1869 · [Various places, including Brooklyn, Washington, D.C., and Arlington, Va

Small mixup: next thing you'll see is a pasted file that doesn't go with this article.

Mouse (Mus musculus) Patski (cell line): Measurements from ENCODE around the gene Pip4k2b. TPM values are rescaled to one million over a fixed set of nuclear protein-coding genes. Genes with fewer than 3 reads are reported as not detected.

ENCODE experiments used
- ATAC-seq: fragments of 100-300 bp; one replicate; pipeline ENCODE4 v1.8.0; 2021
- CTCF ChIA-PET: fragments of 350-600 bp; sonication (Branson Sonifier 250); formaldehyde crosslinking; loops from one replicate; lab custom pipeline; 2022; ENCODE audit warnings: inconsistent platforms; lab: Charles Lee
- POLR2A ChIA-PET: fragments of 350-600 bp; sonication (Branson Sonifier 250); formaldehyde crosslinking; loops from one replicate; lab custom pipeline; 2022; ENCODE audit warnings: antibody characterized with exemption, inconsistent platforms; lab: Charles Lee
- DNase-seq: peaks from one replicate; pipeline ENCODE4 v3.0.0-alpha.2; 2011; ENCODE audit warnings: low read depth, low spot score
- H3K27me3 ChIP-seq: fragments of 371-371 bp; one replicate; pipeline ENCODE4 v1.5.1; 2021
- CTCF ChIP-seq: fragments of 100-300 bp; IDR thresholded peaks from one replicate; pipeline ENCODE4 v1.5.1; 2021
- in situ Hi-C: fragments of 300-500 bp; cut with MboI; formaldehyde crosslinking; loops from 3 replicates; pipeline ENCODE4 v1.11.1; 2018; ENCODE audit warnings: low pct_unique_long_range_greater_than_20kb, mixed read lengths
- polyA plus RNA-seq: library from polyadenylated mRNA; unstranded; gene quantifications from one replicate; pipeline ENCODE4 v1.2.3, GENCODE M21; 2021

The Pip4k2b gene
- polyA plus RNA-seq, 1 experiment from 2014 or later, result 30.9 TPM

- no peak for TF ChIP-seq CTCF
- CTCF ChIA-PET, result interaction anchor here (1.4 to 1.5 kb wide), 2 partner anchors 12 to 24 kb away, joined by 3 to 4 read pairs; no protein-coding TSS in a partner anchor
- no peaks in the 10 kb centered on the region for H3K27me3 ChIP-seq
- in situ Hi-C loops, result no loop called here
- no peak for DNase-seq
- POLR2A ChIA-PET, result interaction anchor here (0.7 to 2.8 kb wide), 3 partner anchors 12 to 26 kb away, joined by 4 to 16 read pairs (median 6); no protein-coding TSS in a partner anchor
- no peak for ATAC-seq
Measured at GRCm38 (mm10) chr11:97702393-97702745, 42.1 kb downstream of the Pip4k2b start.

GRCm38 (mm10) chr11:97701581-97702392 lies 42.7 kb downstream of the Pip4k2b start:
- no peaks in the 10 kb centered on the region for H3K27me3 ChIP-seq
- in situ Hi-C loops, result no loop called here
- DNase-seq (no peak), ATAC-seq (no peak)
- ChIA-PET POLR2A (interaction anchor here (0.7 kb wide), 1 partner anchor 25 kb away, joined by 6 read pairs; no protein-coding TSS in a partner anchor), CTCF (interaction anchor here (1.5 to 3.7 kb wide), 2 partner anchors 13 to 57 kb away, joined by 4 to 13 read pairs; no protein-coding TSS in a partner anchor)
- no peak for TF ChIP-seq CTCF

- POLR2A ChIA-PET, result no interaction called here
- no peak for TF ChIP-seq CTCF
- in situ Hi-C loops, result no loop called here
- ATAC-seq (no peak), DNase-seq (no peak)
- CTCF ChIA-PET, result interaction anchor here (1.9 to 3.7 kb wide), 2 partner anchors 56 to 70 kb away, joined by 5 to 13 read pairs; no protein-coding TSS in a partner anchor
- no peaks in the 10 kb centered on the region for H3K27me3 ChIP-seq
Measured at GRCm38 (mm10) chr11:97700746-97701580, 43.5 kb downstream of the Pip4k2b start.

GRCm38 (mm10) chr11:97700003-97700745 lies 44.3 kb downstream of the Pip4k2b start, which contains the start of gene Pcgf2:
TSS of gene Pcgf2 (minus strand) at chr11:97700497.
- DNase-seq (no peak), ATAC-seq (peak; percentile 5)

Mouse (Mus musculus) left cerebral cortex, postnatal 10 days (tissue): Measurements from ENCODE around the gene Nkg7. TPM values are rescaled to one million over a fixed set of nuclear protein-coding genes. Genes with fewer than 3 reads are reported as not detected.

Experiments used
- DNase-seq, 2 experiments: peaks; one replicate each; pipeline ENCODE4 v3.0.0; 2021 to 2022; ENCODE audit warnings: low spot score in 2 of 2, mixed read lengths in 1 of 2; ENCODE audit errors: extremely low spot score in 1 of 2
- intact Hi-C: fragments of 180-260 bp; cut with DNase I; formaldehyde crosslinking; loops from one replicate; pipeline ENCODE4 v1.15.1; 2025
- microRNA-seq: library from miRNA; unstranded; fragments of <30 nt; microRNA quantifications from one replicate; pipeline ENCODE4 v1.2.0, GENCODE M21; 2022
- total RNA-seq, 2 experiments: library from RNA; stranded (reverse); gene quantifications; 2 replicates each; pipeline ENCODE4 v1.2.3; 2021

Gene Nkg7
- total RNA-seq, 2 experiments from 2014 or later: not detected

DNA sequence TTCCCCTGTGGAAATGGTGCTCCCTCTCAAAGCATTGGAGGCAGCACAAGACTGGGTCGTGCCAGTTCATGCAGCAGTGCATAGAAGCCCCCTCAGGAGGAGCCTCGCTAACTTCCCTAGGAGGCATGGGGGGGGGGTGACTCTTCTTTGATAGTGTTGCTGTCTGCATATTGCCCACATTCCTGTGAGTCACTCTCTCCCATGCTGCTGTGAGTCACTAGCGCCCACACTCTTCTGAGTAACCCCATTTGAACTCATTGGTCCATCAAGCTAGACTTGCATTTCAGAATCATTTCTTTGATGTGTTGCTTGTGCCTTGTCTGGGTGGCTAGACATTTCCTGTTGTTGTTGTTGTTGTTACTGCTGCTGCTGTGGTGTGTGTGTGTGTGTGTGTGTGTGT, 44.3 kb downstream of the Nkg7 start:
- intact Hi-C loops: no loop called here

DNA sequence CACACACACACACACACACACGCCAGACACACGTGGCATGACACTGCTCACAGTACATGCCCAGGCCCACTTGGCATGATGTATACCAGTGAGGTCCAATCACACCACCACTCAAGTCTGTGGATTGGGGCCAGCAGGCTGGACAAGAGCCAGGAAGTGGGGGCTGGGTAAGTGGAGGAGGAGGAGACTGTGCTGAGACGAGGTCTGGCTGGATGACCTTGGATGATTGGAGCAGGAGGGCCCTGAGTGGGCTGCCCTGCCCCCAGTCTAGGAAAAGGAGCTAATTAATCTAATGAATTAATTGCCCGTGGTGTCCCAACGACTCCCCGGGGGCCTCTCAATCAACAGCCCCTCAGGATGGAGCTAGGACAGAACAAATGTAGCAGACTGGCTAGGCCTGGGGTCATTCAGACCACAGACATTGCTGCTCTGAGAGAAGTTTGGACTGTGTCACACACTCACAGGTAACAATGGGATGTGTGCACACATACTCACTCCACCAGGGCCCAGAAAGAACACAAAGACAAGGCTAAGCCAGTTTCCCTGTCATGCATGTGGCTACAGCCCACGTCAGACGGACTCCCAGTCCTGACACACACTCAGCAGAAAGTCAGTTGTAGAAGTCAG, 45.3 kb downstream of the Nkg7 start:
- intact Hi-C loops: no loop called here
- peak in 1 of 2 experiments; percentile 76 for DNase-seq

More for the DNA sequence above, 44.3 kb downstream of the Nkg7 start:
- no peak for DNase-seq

by Bristol, Herman W.: [Civil War]: [New York]